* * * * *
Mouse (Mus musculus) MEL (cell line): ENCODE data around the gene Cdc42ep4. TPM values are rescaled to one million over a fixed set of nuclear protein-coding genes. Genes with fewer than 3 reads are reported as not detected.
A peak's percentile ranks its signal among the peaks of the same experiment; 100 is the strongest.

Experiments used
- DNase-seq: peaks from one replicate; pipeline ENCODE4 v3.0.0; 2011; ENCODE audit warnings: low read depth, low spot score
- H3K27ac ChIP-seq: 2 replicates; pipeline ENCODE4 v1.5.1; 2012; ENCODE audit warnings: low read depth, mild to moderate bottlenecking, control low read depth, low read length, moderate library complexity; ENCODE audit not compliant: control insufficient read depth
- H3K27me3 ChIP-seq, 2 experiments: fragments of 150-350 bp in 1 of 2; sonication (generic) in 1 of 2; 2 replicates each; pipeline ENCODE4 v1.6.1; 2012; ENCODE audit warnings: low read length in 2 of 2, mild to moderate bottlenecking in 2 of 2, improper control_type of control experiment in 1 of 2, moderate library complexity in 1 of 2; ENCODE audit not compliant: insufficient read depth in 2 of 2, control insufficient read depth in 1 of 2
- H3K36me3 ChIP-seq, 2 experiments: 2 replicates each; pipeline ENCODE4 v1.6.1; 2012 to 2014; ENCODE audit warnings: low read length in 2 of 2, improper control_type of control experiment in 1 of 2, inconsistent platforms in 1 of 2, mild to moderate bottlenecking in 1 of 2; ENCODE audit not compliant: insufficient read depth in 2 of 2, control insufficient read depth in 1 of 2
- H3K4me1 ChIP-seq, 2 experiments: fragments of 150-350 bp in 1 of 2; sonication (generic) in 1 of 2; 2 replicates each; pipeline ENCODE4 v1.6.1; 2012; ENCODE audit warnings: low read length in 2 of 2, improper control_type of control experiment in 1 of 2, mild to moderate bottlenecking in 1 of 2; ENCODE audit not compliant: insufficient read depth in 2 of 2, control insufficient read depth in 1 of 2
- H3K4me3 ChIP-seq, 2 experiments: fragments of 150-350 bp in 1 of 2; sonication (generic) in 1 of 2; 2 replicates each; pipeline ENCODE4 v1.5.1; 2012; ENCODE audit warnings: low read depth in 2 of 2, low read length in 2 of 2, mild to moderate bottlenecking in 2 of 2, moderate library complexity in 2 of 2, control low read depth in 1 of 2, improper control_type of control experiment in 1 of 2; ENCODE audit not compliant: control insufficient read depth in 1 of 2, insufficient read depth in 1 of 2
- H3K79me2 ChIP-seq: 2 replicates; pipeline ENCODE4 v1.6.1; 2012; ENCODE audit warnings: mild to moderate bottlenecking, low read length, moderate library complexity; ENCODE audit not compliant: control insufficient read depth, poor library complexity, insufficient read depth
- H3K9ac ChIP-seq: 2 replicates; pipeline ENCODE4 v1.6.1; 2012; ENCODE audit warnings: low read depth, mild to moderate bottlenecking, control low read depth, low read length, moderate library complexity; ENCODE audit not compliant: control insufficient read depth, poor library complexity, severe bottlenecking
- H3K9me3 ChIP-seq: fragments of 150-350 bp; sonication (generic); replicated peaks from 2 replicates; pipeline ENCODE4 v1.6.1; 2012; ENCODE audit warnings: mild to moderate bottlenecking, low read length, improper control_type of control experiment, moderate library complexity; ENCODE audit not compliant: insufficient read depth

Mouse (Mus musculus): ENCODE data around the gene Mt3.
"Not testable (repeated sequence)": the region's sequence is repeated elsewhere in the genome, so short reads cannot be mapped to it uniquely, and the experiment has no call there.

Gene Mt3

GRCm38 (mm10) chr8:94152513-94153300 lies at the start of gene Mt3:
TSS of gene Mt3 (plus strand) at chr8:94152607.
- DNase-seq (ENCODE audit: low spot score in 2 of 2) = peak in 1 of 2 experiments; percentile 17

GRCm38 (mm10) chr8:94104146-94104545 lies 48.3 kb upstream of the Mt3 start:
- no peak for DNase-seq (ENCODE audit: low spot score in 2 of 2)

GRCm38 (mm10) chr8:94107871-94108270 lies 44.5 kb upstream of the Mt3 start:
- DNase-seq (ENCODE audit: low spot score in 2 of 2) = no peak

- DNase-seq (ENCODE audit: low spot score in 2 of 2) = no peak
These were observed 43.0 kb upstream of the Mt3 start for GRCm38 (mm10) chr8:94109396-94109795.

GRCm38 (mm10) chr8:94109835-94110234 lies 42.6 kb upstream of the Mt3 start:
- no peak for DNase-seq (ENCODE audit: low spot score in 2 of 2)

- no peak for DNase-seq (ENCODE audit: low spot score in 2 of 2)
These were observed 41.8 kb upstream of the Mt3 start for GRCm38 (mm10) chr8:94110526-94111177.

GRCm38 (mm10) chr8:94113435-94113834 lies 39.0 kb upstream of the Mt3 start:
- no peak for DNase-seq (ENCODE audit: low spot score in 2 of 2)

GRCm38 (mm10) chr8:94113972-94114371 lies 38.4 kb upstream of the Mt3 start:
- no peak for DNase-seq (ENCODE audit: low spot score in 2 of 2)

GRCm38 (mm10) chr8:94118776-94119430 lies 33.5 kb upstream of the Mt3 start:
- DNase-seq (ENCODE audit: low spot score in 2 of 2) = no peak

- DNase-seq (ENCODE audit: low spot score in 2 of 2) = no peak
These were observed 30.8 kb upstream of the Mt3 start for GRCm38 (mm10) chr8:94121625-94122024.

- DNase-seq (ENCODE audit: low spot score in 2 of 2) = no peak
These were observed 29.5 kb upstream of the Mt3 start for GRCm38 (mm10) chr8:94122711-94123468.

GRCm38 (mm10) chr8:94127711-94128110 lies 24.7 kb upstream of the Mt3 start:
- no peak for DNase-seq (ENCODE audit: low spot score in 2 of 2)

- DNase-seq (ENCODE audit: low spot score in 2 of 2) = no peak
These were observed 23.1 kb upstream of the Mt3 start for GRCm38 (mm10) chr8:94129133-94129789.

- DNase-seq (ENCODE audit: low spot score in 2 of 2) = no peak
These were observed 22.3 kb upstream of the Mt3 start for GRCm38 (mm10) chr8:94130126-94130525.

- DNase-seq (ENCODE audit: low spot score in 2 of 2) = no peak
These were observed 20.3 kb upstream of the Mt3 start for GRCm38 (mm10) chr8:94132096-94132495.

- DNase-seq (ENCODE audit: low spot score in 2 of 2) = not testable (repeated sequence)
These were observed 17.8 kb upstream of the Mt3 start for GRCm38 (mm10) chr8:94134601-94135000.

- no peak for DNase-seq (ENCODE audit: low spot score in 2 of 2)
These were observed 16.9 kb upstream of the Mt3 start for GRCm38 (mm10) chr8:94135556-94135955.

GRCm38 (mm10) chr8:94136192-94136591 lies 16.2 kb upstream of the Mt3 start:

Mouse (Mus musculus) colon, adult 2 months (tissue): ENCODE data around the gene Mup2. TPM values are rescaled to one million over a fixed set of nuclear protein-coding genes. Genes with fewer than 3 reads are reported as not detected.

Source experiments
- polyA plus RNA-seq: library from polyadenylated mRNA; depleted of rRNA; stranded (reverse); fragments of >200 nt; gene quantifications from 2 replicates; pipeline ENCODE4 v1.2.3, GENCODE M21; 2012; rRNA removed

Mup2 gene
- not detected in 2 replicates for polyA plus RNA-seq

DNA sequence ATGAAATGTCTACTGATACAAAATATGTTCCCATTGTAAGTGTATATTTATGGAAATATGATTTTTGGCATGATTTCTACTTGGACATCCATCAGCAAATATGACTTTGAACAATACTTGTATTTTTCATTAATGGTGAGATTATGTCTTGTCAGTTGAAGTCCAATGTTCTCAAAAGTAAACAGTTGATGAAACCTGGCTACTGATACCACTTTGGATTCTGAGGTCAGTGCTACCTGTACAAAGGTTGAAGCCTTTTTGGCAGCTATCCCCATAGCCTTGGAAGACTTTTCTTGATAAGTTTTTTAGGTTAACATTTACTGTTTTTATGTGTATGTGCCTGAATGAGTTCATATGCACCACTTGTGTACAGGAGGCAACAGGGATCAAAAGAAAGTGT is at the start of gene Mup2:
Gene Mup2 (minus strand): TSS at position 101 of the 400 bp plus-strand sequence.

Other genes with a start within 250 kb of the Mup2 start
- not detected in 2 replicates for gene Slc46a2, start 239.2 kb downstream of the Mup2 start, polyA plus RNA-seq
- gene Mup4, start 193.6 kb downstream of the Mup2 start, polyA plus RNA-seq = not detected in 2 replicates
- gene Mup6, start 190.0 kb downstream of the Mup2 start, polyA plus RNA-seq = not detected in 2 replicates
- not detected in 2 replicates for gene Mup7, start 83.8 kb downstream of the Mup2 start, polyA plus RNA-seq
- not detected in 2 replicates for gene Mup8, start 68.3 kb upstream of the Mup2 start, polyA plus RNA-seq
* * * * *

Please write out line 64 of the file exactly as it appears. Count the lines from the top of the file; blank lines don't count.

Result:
- not detected in 2 replicates for gene Mup8, start 68.3 kb upstream of the Mup2 start, polyA plus RNA-seq